B U R E A U O F P U B L I C S E C R E T S
Cook Ting was cutting up an ox for Lord Wen-hui. As every touch of his hand, every heave of his shoulder, every move of his feet, every thrust of his knee zip! zoop! He slithered the knife along with a zing, and all was in perfect rhythm, as though he were performing the dance of the Mulberry Grove or keeping time to the Ching-shou music.
Ah, this is marvelous! said Lord Wen-hui. Imagine skill reaching such heights!
Cook Ting laid down his knife and replied, What I care about is the Way, which goes beyond skill. When I first began cutting up oxen, all I could see was the ox itself. After three years I no longer saw the whole ox. And now now I go at it by spirit and dont look with my eyes. Perception and understanding have come to a stop and spirit moves where it wants. I go along with the natural makeup, strike in the big hollows, guide the knife through the big openings, and following things as they are. So I never touch the smallest ligament or tendon, much less a main joint.
A good cook changes his knife once a year because he cuts. A mediocre cook changes his knife once a month because he hacks. Ive had this knife of mine for nineteen years and Ive cut up thousands of oxen with it, and yet the blade is as good as though it had just come from the grindstone. There are spaces between the joints, and the blade of the knife has really no thickness. If you insert what has no thickness into such spaces, then theres plenty of room more than enough for the blade to play about it. Thats why after nineteen years the blade of my knife is still as good as when it first came from the grindstone.
However, whenever I come to a complicated place, I size up the difficulties, tell myself to watch out and be careful, keep my eyes on what Im doing, work very slowly, and move the knife with the greatest subtlety, until flop! the whole thing comes apart like a clod of earth crumbling to the ground. I stand there holding the knife and look all around me, completely satisfied and reluctant to move on, and then I wipe off the knife and put it away.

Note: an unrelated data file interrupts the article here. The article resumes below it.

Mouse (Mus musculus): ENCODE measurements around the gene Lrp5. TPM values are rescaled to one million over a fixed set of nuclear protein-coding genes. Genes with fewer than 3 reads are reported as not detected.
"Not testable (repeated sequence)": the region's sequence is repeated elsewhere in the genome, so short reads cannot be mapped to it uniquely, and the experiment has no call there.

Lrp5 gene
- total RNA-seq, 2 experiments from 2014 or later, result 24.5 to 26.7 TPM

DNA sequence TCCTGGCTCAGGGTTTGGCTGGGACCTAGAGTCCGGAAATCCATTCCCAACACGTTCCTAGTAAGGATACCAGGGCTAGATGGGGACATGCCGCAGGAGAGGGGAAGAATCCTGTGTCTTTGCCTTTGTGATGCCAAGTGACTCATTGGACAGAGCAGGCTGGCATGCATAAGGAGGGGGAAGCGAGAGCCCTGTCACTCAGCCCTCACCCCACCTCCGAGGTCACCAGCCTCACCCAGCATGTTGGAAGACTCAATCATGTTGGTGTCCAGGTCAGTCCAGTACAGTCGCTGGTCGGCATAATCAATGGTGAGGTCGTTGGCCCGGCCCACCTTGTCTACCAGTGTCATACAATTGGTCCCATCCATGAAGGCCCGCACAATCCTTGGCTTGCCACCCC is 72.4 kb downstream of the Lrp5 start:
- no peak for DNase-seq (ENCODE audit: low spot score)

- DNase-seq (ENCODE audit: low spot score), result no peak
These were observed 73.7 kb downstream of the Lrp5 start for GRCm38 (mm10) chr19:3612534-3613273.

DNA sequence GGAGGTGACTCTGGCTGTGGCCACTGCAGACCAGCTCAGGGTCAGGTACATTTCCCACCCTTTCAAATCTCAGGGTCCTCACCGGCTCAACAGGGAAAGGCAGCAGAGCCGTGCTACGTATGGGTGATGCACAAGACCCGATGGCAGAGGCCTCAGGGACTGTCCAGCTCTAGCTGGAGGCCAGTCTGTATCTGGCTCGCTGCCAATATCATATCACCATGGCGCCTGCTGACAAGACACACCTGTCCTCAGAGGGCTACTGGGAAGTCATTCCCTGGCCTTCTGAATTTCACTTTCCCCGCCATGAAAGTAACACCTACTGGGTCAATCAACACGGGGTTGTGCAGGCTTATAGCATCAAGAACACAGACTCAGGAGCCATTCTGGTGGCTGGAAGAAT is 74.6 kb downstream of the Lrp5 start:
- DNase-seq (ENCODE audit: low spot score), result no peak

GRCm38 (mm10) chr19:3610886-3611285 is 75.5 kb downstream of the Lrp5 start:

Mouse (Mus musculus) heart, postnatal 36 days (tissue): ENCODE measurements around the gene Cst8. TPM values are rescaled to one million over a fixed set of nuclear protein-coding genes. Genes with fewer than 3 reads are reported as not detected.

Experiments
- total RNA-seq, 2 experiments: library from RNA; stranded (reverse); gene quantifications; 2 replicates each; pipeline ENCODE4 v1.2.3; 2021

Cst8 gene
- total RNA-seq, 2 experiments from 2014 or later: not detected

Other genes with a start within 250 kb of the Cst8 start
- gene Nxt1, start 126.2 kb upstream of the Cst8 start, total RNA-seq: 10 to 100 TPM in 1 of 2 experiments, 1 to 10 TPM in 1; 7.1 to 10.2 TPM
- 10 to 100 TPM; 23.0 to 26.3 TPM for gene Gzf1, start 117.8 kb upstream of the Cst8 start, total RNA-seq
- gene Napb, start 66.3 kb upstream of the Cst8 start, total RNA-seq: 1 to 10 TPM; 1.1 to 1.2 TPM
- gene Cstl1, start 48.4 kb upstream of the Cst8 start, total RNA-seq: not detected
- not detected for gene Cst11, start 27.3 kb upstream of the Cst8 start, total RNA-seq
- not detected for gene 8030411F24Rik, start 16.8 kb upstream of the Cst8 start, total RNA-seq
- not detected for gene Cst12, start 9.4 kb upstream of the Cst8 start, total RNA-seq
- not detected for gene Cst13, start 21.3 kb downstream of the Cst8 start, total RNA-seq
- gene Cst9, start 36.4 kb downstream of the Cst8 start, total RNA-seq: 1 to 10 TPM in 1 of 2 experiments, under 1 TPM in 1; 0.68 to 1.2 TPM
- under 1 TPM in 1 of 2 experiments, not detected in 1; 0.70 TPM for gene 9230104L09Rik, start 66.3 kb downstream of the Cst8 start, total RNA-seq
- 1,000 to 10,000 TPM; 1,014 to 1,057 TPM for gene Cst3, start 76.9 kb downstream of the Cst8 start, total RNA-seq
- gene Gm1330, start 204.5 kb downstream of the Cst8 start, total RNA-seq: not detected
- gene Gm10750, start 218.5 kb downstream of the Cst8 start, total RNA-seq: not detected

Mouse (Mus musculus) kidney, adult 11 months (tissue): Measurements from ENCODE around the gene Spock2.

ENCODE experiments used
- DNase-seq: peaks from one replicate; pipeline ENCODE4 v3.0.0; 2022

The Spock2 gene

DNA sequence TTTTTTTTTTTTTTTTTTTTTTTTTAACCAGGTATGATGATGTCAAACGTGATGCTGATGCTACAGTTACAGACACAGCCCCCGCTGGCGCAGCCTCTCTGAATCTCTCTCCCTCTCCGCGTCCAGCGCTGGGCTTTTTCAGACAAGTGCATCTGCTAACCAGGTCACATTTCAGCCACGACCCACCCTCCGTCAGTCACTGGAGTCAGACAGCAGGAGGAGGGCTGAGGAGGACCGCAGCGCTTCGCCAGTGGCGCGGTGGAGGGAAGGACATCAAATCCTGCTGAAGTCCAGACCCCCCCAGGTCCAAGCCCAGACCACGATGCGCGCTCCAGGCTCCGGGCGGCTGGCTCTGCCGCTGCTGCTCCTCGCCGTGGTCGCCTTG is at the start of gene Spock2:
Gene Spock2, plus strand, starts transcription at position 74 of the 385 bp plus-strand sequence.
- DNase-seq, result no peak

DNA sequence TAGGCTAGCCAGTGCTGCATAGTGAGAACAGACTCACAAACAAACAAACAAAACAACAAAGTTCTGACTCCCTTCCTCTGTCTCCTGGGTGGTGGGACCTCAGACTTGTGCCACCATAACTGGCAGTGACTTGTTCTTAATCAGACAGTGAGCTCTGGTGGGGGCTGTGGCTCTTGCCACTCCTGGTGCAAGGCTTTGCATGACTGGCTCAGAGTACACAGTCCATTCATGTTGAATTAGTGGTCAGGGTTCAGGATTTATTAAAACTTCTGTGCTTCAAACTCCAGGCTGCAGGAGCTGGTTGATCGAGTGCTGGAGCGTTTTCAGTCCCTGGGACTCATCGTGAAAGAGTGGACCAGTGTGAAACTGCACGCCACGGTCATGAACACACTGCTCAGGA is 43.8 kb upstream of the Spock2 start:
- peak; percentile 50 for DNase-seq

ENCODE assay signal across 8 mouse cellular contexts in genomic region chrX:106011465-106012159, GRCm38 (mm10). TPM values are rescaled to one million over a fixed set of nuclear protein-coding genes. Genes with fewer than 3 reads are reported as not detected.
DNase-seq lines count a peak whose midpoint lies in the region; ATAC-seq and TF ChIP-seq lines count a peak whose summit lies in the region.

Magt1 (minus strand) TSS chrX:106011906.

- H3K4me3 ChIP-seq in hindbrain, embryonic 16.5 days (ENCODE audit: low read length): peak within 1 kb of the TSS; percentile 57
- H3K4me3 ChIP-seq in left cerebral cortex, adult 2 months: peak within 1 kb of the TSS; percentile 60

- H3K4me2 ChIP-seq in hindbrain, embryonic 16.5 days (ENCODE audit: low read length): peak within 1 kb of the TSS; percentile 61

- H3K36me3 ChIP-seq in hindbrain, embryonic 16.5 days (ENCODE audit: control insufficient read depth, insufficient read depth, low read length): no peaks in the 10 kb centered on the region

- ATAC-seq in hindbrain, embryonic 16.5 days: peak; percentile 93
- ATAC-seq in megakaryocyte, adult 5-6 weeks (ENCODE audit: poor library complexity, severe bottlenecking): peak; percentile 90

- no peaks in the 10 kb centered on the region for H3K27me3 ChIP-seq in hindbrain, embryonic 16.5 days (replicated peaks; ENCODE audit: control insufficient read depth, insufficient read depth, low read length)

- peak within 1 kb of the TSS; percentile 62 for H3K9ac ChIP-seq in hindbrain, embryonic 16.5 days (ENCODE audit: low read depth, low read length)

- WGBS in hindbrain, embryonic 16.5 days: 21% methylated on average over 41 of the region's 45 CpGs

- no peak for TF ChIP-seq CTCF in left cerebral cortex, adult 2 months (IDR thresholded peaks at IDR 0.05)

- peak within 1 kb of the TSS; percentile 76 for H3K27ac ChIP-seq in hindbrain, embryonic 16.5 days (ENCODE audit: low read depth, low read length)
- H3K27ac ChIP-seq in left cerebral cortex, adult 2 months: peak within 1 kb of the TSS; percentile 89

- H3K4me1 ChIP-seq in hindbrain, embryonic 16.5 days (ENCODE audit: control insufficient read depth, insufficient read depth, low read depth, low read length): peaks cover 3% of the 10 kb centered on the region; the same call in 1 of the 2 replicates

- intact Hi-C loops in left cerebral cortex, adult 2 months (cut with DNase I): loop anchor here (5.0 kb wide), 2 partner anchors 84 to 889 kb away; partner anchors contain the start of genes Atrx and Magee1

Excellent! said Lord Wen-hui. I have heard the words of Cook Ting and learned how to care for life!
Translated by Burton Watson
(Chuang Tzu: The Basic Writings, 1964)
Ting the cook was cutting meat free from the bones of an ox for Lord Wen-hui. His hands danced as his shoulders turned with the step of his foot and bending of his knee. With a shush and a hush, the blade sang following his lead, never missing a note. Ting and his blade moved as though dancing to The Mulberry Grove, or as if conducting the Ching-shou with a full orchestra.
Lord Wen-hui exclaimed, What a joy! Its good, is it not, that such a simple craft can be so elevated?
Ting laid aside his knife. All I care about is the Way. If find it in my craft, thats all. When I first butchered an ox, I saw nothing but ox meat. It took three years for me to see the whole ox. Now I go out to meet it with my whole spirit and dont think only about what meets the eye. Sensing and knowing stop. The spirit goes where it will, following the natural contours, revealing large cavities, leading the blade through openings, moving onward according to actual form yet not touching the central arteries or tendons and ligaments, much less touching bone.
A good cook need sharpen his blade but once a year. He cuts cleanly. An awkward cook sharpens his knife every month. He chops. Ive used this knife for nineteen years, carving thousands of oxen. Still the blade is as sharp as the first time it was lifted from the whetstone. At the joints there are spaces, and the blade has no thickness. Entering with no thickness where there is space, the blade may move freely where it will: theres plenty of room to move. Thus, after nineteen years, my knife remains as sharp as it was that first day.
Even so, there are always difficult places, and when I see rough going ahead, my heart offers proper respect as I pause to look deeply into it. Then I work slowly, moving my blade with increasing subtlety until kerplop! meat falls apart like a crumbling clod of earth. I then raise my knife and assess my work until Im fully satisfied. Then I give my knife a good cleaning and put it carefully away.
Lord Wen-hui said, Thats good, indeed! Ting the cook has shown me how to find the Way to nurture life.
Translated by Sam Hamill
and J.P. Seaton
(The Essential Chuang Tzu, 1998)
Two translations of a story from Chuang Tzu (Chapter 3).
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